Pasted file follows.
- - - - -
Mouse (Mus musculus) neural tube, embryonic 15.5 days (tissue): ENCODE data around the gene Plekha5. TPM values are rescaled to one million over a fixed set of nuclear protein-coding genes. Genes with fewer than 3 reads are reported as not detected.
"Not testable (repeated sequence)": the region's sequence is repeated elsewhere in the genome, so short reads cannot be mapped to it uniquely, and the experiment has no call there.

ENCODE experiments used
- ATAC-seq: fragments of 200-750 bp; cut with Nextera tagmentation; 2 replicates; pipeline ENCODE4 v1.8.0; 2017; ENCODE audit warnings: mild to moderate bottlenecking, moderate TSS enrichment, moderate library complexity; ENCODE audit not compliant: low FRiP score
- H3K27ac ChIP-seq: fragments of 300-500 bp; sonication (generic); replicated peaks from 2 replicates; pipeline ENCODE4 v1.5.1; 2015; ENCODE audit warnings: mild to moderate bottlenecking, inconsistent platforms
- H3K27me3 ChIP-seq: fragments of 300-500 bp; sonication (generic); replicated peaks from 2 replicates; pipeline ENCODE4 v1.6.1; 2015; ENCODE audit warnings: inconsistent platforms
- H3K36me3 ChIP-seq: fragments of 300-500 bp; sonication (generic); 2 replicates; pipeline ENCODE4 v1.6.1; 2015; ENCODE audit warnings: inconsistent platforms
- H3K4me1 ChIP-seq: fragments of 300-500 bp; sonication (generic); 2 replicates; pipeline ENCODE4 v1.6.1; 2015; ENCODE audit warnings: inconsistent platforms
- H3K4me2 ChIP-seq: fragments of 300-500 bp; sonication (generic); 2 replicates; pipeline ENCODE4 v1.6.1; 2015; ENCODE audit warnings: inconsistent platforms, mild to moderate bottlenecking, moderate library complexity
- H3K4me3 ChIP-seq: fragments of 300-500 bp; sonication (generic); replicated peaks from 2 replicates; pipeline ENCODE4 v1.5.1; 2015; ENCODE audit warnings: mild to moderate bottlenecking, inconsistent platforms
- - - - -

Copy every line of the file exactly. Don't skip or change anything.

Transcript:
Mouse (Mus musculus) neural tube, embryonic 15.5 days (tissue): ENCODE data around the gene Plekha5. TPM values are rescaled to one million over a fixed set of nuclear protein-coding genes. Genes with fewer than 3 reads are reported as not detected.
"Not testable (repeated sequence)": the region's sequence is repeated elsewhere in the genome, so short reads cannot be mapped to it uniquely, and the experiment has no call there.

ENCODE experiments used
- ATAC-seq: fragments of 200-750 bp; cut with Nextera tagmentation; 2 replicates; pipeline ENCODE4 v1.8.0; 2017; ENCODE audit warnings: mild to moderate bottlenecking, moderate TSS enrichment, moderate library complexity; ENCODE audit not compliant: low FRiP score
- H3K27ac ChIP-seq: fragments of 300-500 bp; sonication (generic); replicated peaks from 2 replicates; pipeline ENCODE4 v1.5.1; 2015; ENCODE audit warnings: mild to moderate bottlenecking, inconsistent platforms
- H3K27me3 ChIP-seq: fragments of 300-500 bp; sonication (generic); replicated peaks from 2 replicates; pipeline ENCODE4 v1.6.1; 2015; ENCODE audit warnings: inconsistent platforms
- H3K36me3 ChIP-seq: fragments of 300-500 bp; sonication (generic); 2 replicates; pipeline ENCODE4 v1.6.1; 2015; ENCODE audit warnings: inconsistent platforms
- H3K4me1 ChIP-seq: fragments of 300-500 bp; sonication (generic); 2 replicates; pipeline ENCODE4 v1.6.1; 2015; ENCODE audit warnings: inconsistent platforms
- H3K4me2 ChIP-seq: fragments of 300-500 bp; sonication (generic); 2 replicates; pipeline ENCODE4 v1.6.1; 2015; ENCODE audit warnings: inconsistent platforms, mild to moderate bottlenecking, moderate library complexity
- H3K4me3 ChIP-seq: fragments of 300-500 bp; sonication (generic); replicated peaks from 2 replicates; pipeline ENCODE4 v1.5.1; 2015; ENCODE audit warnings: mild to moderate bottlenecking, inconsistent platforms